by Ryan Streeter on October 5, 2012. Follow Ryan on Twitter.
I know we’re all supposed to be dissecting the jobs report today, noting the difference between the BLS’s household and establishment surveys and the politics of it all….but this report has me more worried about what the jobs reports will look like in, say, 2036.
The report, released by the CDC two days ago, says that in 2011 the general fertility rate (63.2 per 1,000 women age 15-44 years) declined to the lowest rate ever reported for the United States.
The birth rate for women aged 20-24 hit its lowest rate ever, too, and the birth rate for women aged 25-29 hit its lowest rate since 1976.
This chart shows the dynamics:
You can see that teen births have been dropping steadily for awhile, which is a good thing. Births to women in their 30s have been on the rise, which is not surprising, given that as women have entered the workforce in greater numbers, they are having children later.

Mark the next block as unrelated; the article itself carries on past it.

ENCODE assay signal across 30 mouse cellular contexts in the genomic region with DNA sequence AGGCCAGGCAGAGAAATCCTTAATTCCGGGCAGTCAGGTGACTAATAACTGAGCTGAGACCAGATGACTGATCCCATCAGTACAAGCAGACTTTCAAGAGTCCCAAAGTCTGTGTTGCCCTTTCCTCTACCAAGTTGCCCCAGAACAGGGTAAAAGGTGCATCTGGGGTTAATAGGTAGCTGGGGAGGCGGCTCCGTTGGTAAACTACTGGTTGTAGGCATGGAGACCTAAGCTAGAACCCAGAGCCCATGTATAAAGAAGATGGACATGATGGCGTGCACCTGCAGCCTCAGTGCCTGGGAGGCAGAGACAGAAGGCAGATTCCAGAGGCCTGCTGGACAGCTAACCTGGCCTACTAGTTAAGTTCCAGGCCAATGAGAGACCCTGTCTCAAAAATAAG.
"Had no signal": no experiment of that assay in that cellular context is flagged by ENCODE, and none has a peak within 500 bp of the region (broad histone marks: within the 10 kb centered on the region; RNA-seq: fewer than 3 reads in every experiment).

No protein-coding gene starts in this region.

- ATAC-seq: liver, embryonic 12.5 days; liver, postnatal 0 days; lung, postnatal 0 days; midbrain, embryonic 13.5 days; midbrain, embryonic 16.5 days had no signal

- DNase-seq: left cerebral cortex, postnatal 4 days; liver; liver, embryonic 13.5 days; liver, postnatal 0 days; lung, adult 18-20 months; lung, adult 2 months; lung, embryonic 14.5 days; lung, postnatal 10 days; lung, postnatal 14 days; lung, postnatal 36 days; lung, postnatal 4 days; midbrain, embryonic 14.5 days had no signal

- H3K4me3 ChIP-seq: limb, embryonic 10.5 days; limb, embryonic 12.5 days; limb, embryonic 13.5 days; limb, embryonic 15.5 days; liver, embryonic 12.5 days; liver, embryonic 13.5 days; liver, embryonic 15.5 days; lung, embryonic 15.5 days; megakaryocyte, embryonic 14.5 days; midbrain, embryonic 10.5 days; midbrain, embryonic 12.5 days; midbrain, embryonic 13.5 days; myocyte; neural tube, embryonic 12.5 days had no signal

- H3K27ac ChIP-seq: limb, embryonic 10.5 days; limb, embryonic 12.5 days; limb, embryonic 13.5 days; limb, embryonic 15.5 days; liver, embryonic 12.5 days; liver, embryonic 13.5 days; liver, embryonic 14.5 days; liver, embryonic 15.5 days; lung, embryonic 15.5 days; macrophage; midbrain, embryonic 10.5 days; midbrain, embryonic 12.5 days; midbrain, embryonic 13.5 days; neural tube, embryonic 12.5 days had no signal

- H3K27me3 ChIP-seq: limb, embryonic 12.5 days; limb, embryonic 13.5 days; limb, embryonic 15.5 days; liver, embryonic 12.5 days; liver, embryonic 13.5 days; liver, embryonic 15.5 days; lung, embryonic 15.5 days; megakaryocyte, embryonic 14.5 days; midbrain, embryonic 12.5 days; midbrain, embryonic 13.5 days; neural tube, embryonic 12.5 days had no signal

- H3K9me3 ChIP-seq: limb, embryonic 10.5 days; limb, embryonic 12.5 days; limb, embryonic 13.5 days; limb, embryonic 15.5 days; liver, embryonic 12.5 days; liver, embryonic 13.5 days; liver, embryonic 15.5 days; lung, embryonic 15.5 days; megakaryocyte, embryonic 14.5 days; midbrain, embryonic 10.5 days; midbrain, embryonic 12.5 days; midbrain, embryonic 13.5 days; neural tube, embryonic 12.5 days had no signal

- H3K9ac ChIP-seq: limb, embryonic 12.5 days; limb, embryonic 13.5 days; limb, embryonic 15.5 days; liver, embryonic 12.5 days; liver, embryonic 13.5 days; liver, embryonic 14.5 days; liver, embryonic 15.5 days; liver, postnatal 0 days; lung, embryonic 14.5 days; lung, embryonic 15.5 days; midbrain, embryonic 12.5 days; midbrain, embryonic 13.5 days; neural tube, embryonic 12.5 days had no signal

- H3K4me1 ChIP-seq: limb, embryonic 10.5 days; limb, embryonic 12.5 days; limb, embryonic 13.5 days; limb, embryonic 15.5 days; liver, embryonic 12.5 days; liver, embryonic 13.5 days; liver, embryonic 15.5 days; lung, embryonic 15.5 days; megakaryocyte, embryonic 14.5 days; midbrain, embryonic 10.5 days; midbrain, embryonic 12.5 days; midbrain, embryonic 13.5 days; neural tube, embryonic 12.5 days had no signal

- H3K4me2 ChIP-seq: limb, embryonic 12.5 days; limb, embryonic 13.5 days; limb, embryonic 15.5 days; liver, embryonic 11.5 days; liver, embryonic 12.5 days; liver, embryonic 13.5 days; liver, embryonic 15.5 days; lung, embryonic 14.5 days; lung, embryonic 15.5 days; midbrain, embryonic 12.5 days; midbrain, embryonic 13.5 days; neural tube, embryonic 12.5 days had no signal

But the increases in childbearing in women’s 30s does not offset the drop in the 20s, which has really dipped since the economy started tanking.
While childbearing always takes a hit in tough economic times, these numbers show a dip big enough that we’ll be experiencing the effects for some time.
This looks like the opposite of a baby boom. It’s a baby contraction (not the best expression I realize). I wonder what this generation will be called?